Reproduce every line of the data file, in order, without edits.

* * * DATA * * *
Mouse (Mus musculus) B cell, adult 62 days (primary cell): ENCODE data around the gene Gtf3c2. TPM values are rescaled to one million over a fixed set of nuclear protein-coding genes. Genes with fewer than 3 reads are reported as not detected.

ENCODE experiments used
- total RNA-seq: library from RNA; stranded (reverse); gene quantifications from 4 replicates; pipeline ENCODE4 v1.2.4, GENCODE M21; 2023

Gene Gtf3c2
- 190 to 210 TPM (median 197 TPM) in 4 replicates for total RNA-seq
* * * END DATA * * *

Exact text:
Mouse (Mus musculus) B cell, adult 62 days (primary cell): ENCODE data around the gene Gtf3c2. TPM values are rescaled to one million over a fixed set of nuclear protein-coding genes. Genes with fewer than 3 reads are reported as not detected.

ENCODE experiments used
- total RNA-seq: library from RNA; stranded (reverse); gene quantifications from 4 replicates; pipeline ENCODE4 v1.2.4, GENCODE M21; 2023

Gene Gtf3c2
- 190 to 210 TPM (median 197 TPM) in 4 replicates for total RNA-seq